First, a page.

• Not wrong at all!

            Everything you mention is a derivative work of what occurred at PARC.
        • Hmm, not quite right on the time line

          The fact is there was a general purpose system offered by Xerox with a full GUI operating system back in the early 80's it was marketed as a word processor but it ran other software quite readily. I know I worked on one back when I was working my way through school. I often wished that the other computers in the office (a TRS-80c and an IBM 5140) had an OS as sweet and fast as the GEMS system on the Xerox. It's a shame Xerox never really pushed the system in the market instead allowing it to settle in a small niche of commercial word processing.
      • For the sake of historical accuracy

        The mouse was invented by Douglas Engelbart around 1964
        while working at Sandford Research Institute. He later patented
        his invention in 1970.

        But Engelbart and Xerox's mouse were both simple point and
        click devices. Apple actually gave us the rest of the mouse
        behaviors we all know and love: double click, click and hold,
        click and drag, drag and drop, multiple clicks and more.

        The original Mac GUI was never a direct copy of Xerox's GUI. Nor
        did it use any of Xerox's code. Most of the development work for
        the Lisa GUI was complete before Apple's famous visit to PARC.
        Apple already had former PARC engineers on its team and would
        continue to attract them afterwards. So you could certainly say
        that the Apple engineers were inspired by Xerox's use of the
        desktop metaphor, but to say Xerox invented the Mac GUI is a
        complete distortion that seeks to limit the degree of Apple's
        actual contribution to desktop computing.

        Apple pioneered perhaps the largest GUI innovation. The Mac
        Toolbox. The GUI religion that says "all apps under the Mac OS
        will subscribe to the following conventions" and those
        conventions started with the top menu bar and the fixed
        position of the Apple, File, Edit, Special, Window, Help menus.
        Standardized Open, Save, Alert dialogs, Control Panels,
        Windows, Buttons, Variable width text. All the things that
        brought consistency between applications and intuitive
        simplicity to computers for the first time. Pretty well everything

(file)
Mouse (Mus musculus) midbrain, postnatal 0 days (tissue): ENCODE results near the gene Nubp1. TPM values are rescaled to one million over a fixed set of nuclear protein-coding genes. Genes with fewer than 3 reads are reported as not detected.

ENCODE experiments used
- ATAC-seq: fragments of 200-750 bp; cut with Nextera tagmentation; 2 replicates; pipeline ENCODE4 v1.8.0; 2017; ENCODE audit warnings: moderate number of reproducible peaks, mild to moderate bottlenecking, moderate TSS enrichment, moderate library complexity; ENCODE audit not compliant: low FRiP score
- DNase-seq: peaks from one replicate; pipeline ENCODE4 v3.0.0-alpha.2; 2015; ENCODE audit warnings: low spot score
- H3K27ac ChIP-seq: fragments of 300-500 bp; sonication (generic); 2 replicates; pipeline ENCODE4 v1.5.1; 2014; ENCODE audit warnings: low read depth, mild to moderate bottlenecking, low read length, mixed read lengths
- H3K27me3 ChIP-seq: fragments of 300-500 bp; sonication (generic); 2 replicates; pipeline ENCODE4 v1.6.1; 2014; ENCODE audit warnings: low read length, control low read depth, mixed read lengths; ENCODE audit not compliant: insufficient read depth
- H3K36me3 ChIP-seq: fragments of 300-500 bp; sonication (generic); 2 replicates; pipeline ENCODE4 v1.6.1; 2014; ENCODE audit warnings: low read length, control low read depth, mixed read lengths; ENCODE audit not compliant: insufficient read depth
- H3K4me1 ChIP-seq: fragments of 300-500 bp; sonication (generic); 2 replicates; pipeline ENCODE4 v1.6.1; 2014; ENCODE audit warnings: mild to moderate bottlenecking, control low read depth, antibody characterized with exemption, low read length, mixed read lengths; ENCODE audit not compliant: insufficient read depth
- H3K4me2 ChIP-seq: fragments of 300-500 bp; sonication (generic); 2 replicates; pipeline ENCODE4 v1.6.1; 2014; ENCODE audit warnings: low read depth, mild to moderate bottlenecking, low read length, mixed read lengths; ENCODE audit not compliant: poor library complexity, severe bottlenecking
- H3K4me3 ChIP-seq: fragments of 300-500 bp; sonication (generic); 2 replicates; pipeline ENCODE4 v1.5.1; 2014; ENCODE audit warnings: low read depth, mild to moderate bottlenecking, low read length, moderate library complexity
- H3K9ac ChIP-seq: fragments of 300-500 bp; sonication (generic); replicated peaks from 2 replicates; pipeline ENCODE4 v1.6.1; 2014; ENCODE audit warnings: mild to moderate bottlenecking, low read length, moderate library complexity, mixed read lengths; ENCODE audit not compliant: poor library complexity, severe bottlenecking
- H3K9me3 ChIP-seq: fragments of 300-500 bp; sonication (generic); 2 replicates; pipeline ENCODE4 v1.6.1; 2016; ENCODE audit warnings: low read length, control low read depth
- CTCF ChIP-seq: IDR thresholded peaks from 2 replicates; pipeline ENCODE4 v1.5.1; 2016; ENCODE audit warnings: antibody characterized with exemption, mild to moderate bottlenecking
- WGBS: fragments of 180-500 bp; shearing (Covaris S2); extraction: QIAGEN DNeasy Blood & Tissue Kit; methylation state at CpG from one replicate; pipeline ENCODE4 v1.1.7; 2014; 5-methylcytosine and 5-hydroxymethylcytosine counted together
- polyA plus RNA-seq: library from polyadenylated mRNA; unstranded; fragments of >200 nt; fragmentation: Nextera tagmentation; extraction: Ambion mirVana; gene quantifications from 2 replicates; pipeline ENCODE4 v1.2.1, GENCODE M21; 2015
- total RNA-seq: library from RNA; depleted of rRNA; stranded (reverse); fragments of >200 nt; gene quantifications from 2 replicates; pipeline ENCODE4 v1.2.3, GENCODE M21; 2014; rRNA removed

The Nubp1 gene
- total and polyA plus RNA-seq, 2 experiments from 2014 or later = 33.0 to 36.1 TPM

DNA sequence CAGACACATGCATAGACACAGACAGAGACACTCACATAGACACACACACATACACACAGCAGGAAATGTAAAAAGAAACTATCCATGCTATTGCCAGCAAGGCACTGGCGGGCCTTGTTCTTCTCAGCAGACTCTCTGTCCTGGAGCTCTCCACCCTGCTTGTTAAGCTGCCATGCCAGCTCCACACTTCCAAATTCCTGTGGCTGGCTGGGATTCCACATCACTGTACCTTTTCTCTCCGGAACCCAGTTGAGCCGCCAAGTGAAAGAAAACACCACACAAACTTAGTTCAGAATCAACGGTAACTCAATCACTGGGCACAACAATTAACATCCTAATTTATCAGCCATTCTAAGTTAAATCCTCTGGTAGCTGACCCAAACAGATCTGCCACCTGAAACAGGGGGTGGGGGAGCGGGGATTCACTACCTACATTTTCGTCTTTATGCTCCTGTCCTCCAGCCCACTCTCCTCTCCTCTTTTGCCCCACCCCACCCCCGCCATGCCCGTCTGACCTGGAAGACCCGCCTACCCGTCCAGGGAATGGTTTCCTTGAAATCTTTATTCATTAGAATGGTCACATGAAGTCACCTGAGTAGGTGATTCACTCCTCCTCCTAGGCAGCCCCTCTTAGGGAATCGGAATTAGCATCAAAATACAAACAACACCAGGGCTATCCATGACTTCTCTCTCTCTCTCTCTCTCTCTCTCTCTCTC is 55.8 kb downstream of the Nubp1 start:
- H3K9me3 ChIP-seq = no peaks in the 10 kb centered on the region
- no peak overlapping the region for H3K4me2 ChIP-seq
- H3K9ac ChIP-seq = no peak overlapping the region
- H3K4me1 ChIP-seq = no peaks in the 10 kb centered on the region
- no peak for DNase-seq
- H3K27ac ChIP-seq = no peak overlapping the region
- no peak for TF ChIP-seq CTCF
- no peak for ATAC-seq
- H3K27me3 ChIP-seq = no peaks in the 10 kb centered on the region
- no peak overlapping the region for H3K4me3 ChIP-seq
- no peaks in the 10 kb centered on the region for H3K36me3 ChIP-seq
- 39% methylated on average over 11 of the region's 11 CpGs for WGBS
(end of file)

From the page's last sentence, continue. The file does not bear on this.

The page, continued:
you take for granted in the Windows GUI all started on Mac.
        Len Rooney
        • Didn't you know?

          According to the NBM group, Microsoft is the creator of all things wonderful in the
          computing world. Without Microsoft, the world would not have computers. Macs
          aren't real computers, they're just overpriced toys! So says Steve Ballmer, the NBM
          crowd rejoices his words of wisdom.
          • Try reality.

            Windows users recognize Mac has the black box advantage and is a nice OS. Windows users are going for a totally different experience is all. Windows has never preached to be anything more than a solid choice that works on a variety of hardware. <br>
            And the funny thing about your post is, and I'm only speaking for myself, i hate Ballmer. I wish they would have ditched him years ago. He's held them back by trying to milk every release of Windows for all it had and holding back innovation (that MS R&D has had all along) in the meantime. I do NOT like Steve Ballmer at all. And to be very honest here Rick, I've never seen a Windows person really go out of their way to praise Ballmer for anything. I bet you'd be hard pressed to find a good example. <br>
            I think you are just trying to find a figure that matches up with the loyalty Mac users have to Jobs. Ballmer and Jobs have two completely different occupations basically. While Jobs does have a knack for creating value, I find him every bit the weasel Ballmer is behind the scenes. He's proven that to me sufficiently over the years.